The Stone Cutters (Part 2): John DeLeeuwe, artist

Despite the financial ruin that the 1890s brought for George Evans, the flourish with which he handled his finances also brought about his desire to spend monies on embellishment in his architectural creations. Evans first partnered with French born stone carver John DeLeeuwe while constructing the Fort Worth post office in 1893. DeLeeuwe had had a varied artistic background. While he learned his stone carving trade at his father’s art school in Brussels, Belgium, he also performed as an opera singer prior to his arrival in America. DeLeeuwe’s first work for Evans at the post office at Fort Worth was primarily limited to gingerbread features. He became one of Evans’ “go to” men for services, and during their working relationship DeLeeuwe created a lifelike bust of Evans which Evans displayed in his office. DeLeeuwe’s next project with Evans gave him an opportunity to further showcase his clever and artistic talents on the Shawnee County (KS) courthouse in 1896. 

Shawnee County Courthouse

DeLeeuwe was an advocate for making public buildings not only functional, but beautiful: “There is no reason in the world why we don’t have more decorations on the public buildings.” In preparation for the courthouse work, DeLeeuwe built plaster of paris models in a small artist shed outside of his residence. DeLeeuwe was assisted by craftsman George Ward and their creations for the courthouse included dragons, lions, and floral designs. The main courthouse building was constructed of stone from Colorado quarries, but the trim was done in Bedford, Indiana stone.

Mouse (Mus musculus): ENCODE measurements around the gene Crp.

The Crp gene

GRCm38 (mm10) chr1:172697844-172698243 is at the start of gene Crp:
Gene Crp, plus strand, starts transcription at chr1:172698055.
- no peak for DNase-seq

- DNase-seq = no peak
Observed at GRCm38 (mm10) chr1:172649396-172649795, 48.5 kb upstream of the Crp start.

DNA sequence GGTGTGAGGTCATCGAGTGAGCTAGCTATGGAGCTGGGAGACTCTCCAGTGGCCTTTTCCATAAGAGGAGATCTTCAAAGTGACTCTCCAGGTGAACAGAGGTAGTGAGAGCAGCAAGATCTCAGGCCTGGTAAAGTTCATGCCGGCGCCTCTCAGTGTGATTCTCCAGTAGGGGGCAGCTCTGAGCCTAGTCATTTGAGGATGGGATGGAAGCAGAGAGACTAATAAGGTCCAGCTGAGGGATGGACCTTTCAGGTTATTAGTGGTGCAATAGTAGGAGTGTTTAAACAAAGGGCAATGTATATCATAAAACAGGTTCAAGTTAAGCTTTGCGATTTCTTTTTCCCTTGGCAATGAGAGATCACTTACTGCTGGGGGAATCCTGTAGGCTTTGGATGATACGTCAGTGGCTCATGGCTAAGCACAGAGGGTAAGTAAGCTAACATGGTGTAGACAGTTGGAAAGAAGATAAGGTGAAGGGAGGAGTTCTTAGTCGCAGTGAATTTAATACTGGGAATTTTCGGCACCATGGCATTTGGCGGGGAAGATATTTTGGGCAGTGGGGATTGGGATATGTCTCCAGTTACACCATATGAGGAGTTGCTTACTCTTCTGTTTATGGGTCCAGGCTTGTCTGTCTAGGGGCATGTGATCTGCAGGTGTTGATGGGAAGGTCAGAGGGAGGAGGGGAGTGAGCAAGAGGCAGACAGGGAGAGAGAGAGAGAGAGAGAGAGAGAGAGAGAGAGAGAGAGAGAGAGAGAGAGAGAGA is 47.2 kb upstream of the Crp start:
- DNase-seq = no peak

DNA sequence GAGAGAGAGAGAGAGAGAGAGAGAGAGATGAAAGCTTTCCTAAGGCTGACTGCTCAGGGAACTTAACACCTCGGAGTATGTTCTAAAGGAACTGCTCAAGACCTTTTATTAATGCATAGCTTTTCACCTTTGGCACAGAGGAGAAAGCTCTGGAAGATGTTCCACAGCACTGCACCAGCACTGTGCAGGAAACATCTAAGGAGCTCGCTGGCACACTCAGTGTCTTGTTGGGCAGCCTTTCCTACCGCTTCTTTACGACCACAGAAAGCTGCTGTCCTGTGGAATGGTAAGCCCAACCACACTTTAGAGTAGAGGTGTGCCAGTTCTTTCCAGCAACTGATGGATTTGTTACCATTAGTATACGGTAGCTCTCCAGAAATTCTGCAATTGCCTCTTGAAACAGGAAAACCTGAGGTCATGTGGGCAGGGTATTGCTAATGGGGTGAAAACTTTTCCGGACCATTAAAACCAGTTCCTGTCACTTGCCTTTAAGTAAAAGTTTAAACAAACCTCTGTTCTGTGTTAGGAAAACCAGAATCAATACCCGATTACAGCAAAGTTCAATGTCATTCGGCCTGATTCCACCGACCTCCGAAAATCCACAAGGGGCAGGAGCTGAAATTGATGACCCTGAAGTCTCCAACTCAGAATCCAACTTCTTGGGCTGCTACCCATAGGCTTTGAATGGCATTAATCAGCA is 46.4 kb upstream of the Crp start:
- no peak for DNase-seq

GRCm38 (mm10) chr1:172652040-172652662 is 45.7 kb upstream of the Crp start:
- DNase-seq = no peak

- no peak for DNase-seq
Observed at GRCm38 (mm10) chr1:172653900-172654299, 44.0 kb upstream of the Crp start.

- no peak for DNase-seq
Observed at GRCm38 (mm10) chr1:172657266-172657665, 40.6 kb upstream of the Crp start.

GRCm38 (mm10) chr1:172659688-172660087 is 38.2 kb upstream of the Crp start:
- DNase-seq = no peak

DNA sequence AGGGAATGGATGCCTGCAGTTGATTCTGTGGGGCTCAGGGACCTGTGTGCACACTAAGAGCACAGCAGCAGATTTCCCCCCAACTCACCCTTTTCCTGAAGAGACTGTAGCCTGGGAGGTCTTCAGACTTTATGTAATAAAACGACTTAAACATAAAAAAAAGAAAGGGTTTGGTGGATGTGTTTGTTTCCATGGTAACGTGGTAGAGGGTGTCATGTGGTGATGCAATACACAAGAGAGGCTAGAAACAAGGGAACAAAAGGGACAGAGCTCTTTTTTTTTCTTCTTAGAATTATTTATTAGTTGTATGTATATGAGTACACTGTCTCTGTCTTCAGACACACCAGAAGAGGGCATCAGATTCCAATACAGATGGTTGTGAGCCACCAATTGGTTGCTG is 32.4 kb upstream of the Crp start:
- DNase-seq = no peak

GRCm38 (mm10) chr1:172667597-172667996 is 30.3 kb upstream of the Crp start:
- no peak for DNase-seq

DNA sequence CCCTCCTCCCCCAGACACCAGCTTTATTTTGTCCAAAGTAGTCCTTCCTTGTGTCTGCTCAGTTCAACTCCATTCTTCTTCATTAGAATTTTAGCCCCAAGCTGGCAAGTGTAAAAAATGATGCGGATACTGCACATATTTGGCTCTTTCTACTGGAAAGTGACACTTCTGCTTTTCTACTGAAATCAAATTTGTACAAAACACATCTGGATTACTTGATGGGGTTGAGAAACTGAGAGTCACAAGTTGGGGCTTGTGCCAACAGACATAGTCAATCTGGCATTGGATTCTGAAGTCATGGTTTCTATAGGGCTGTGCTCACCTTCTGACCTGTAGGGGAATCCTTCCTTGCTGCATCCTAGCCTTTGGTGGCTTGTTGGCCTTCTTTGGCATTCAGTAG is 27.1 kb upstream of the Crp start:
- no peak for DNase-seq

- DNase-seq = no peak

One of DeLeeuwe's dragons from the courthouse

With the collapse of Evans’ empire, DeLeeuwe moved west. In the late 1890s, he was chosen as one of the artists for the new Thomas Melton Stanford library construction at Stanford University. DeLeeuwe’s part was to create a sandstone likeness of Benjamin Franklin for display on the front of the building. Sadly, the library was considerably damaged in the 1906 California earthquake and replaced with the current building. DeLeeuwe’s last documented employment was at a monument company in San Luis Obispo, but he had started to drink heavily and deplete his personal funds. He left town abruptly after forging checks under his employer’s name. 

San Francisco Chronicle July 1899

Evans’ Shawnee County Courthouse was razed in 1965, but examples of DeLeeuwe’s work can still be seen in a pocket park called the Chandler Library Pavillion adjacent to the Topeka Shawnee County Public Library. The park was created in 2004 by local architect Raymond Sherwood “Bud” Smith II. 

Gateway of the Chandler Pavilion featuring DeLeeuwe's work


San Francisco Chronicle
1899    “Statue of Benjamin Franklin For the Stanford Library.” San Francisco Chronicle (newspaper), San Francisco, CA. July 14, 1899. Page 3.

San Luis Obispo Daily Telegram
1909    “Sculptor’s Clever Work. Mr. DeLeeuw is Completing a Massive Figure of Art for Mr. Troy’s Office.” San Luis Obispo Daily Telegram (newspaper), San Luis Obispo, CA. February 24, 1909.

Topeka Mail
1894    “The New Court House.” Topeka Mail (newspaper), Topeka, KS. May 18, 1894. Page 3.

Topeka State Journal
1894a  “De Leeuw Will Do It.”  Topeka State Journal (newspaper) Topeka, KS. June 23, 1894. Page 8.  
1894b  “Snap Shots at Home News.” Topeka State Journal (newspaper) Topeka, KS. July 18, 1894. Page 5.